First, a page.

Equation number 3 is an autonomous differential equation because the derivative value depends on the dependent variable (\(P\)), but not the independent variable (\(t\)). number 4 is neither pure-time nor autonomous because the derivative value depends on both the independent (\(x\)) and dependent (\(y\)) variables.

This text will largely focus on *first-order, pure-time* differential equations. We will, however, describe some approximation techniques that will work for many types of differential equations in Section 4.6.

We study differential equations because they arise naturally when describing phenomena that we observe in the real world. For instance:

- Example 4.1.1 number 1 can be used to model an object’s position \(s\) after \(t\) seconds of free-fall.

To see many more examples of differential equations in use to describe real-world systems, take a moment to look back at the resources described in Exercise 1.1.4.2.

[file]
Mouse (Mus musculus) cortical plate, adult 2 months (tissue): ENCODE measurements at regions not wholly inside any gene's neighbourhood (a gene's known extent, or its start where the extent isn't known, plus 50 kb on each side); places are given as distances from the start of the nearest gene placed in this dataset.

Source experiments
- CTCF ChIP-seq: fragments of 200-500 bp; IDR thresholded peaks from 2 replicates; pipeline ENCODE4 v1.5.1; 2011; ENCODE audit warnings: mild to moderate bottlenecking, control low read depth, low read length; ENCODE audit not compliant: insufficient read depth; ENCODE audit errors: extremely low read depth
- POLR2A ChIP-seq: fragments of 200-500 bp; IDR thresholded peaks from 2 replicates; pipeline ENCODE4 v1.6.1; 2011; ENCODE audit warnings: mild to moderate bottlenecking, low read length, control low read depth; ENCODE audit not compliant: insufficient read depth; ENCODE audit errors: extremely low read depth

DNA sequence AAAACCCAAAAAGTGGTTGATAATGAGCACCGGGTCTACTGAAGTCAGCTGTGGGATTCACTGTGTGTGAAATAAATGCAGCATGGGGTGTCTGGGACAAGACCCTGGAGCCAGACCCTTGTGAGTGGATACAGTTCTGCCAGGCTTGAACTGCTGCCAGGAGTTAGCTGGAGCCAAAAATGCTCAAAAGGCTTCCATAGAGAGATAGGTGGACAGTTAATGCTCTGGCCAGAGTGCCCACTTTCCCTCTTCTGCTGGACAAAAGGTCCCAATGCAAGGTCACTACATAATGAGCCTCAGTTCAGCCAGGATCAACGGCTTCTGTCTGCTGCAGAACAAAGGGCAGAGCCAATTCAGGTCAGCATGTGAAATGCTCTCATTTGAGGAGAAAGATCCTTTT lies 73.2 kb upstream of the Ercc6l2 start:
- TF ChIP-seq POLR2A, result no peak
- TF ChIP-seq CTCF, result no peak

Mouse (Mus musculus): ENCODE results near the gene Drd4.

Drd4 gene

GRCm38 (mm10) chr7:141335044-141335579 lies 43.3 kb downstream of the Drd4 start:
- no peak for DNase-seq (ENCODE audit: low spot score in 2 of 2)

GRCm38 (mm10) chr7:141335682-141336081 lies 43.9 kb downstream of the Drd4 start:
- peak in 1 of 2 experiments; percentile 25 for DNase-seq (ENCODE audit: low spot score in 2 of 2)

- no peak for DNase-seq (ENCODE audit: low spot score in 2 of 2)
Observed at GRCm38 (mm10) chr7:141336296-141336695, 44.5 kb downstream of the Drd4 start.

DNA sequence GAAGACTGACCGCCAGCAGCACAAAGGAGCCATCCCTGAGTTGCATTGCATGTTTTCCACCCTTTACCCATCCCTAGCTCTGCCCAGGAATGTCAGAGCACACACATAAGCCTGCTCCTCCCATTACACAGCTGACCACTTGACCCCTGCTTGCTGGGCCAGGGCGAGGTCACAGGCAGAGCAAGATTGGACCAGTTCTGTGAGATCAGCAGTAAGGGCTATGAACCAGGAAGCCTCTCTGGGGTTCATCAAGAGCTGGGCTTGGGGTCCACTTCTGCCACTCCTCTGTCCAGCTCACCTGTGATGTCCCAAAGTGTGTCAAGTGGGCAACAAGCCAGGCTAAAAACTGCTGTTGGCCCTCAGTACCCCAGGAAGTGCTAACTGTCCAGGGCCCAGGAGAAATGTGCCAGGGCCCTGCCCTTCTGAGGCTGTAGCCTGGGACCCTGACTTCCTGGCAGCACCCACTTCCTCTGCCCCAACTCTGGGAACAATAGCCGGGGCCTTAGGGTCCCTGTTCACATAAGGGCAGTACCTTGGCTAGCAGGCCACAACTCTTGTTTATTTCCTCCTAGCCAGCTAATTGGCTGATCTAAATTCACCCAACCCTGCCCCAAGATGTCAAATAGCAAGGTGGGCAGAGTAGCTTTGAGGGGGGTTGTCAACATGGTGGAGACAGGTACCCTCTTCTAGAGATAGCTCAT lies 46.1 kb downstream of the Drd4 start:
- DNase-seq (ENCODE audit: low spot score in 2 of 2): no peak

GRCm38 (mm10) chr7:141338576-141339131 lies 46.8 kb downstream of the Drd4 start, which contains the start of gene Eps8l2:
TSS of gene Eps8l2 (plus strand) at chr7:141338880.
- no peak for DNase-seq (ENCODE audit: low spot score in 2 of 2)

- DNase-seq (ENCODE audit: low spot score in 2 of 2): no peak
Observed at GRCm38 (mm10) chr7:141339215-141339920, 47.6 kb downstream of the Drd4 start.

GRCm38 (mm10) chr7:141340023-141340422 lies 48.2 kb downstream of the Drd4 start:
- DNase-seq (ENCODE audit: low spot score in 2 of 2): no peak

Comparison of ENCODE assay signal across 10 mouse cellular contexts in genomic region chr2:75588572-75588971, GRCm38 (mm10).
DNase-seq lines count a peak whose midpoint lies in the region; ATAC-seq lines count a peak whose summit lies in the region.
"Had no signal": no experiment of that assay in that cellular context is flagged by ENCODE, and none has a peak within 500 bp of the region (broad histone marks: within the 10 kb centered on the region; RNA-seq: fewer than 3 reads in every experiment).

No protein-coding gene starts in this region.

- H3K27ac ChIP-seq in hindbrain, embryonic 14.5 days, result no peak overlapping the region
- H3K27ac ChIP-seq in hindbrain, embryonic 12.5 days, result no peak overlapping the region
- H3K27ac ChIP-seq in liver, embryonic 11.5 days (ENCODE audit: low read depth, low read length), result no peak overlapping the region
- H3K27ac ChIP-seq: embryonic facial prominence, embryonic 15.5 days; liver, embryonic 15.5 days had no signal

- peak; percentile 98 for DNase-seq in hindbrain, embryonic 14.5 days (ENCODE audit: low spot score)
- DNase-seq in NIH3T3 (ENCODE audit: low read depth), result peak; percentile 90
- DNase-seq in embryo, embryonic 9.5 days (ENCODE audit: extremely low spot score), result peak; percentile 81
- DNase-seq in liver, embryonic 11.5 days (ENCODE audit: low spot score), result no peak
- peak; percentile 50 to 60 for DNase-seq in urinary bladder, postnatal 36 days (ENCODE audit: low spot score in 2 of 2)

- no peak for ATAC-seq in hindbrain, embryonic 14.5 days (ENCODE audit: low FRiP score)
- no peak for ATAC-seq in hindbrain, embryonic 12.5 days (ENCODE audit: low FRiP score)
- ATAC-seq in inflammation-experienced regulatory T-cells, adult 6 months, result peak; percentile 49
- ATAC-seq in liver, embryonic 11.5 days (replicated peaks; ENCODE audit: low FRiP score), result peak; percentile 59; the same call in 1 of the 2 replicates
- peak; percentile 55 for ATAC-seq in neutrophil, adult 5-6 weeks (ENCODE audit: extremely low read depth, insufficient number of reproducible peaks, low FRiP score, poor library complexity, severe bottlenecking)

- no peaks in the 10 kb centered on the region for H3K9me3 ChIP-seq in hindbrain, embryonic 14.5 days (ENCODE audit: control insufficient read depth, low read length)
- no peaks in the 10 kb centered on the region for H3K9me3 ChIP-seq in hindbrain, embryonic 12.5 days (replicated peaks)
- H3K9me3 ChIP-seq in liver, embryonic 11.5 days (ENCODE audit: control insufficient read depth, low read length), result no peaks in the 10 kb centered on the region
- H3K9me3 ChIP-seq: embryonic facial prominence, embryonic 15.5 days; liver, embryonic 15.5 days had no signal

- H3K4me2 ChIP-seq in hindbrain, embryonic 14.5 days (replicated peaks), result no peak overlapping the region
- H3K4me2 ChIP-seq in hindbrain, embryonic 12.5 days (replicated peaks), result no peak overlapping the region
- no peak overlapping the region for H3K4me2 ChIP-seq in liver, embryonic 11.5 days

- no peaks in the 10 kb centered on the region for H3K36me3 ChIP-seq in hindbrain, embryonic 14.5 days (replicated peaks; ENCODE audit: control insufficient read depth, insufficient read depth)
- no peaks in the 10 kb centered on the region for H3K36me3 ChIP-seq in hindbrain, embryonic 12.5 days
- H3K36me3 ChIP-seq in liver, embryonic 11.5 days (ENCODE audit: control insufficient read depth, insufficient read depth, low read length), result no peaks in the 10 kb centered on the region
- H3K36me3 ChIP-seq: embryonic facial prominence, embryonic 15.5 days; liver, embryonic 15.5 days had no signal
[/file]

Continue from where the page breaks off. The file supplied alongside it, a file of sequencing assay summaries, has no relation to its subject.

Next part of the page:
When working with a discrete-time dynamical system, an updating function was a convenient way to record observations. However, to analyze and understand the system being observed, it was often necessary to describe a solution function, which showed the explicit relationship between the input and output quantities of the system.

Similarly, when working with a continuous-time dynamical system, a differential equation is a convenient way to record how the system behaves. However, to analyze and understand the system, we would like to describe a solution. By a *solution* to a differential equation, we mean simply a function that satisfies this description.

For instance, the first differential equation we looked at in Warm-Up 4.1.1 is